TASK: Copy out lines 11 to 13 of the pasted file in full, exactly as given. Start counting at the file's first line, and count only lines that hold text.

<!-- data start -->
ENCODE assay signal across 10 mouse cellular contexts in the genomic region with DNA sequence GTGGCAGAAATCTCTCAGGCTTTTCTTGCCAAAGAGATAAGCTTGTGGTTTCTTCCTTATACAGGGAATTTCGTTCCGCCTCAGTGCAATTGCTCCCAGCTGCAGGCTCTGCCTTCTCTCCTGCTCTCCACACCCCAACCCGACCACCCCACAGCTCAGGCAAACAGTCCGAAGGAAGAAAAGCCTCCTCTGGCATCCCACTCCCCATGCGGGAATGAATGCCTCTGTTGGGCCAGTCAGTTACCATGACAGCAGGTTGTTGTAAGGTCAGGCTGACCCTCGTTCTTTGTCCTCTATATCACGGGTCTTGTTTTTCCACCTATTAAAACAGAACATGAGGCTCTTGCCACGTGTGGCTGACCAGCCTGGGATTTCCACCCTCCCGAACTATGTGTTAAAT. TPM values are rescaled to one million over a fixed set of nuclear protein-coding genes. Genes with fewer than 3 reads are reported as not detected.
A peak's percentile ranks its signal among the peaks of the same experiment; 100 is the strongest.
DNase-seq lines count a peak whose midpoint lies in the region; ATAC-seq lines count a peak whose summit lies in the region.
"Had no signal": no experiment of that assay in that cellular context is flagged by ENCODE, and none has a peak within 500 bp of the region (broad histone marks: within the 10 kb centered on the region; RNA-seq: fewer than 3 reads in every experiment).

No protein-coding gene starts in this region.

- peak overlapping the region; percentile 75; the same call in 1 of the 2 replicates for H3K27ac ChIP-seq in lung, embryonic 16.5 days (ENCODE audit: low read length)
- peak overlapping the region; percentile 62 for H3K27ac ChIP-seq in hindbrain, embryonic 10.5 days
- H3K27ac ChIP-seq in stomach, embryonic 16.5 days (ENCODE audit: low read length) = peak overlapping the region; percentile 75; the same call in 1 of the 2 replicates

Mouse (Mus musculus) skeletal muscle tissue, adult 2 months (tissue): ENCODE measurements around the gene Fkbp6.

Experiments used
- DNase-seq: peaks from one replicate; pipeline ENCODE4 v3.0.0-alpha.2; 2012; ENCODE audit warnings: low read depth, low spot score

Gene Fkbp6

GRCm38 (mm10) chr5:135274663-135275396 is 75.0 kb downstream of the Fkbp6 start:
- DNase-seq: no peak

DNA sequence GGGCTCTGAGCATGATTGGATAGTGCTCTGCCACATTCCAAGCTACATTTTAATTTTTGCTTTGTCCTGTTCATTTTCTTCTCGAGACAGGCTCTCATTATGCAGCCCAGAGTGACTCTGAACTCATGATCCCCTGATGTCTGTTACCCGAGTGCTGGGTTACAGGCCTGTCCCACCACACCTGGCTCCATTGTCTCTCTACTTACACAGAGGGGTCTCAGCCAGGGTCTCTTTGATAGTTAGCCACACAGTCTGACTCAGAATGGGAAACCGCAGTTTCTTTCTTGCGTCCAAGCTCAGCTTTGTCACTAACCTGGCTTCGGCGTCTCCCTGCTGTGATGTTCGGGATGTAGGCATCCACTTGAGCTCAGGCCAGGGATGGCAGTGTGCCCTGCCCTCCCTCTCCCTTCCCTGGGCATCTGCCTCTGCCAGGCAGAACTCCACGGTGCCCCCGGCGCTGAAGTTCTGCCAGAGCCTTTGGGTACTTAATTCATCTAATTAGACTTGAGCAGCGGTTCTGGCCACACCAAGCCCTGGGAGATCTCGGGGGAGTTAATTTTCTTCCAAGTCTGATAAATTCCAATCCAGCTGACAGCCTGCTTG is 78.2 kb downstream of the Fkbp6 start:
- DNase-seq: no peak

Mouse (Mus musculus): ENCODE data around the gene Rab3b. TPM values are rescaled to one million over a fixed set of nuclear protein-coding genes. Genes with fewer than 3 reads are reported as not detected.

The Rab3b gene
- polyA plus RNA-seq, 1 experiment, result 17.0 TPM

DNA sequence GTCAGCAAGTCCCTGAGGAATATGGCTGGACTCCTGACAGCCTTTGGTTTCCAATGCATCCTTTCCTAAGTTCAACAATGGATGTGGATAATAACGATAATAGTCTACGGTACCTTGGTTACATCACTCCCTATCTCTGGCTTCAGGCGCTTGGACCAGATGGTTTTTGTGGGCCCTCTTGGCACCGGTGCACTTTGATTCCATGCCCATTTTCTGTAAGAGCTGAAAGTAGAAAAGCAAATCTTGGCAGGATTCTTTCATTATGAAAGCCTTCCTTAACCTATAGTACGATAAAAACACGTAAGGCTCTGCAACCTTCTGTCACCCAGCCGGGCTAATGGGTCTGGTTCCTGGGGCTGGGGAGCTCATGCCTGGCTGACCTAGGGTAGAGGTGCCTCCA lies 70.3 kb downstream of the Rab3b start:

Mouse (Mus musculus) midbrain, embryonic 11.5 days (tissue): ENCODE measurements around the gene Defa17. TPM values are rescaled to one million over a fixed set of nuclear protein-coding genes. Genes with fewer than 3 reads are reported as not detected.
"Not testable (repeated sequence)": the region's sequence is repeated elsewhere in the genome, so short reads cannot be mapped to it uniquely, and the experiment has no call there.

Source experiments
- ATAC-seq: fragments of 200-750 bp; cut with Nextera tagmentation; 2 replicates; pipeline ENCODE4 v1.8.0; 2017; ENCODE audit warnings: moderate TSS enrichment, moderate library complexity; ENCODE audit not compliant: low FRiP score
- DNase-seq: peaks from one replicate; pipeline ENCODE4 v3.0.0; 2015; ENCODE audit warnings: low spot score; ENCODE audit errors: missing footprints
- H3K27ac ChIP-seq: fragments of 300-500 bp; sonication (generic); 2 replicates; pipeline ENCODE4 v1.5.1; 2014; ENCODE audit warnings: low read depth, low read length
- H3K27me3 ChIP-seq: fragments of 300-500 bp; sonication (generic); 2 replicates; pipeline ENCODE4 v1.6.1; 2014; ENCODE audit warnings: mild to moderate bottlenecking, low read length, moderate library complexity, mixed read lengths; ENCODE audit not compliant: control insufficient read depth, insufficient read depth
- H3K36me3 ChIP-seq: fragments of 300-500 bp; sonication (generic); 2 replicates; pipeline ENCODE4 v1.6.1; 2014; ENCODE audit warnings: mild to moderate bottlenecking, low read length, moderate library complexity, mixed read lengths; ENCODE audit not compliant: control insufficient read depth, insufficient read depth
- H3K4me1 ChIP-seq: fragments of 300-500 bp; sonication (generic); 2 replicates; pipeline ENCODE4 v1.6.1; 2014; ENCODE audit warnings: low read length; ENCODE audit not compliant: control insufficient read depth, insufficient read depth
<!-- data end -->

- DNase-seq: peaks from one replicate; pipeline ENCODE4 v3.0.0-alpha.2; 2012; ENCODE audit warnings: low read depth, low spot score

Gene Fkbp6

GRCm38 (mm10) chr5:135274663-135275396 is 75.0 kb downstream of the Fkbp6 start: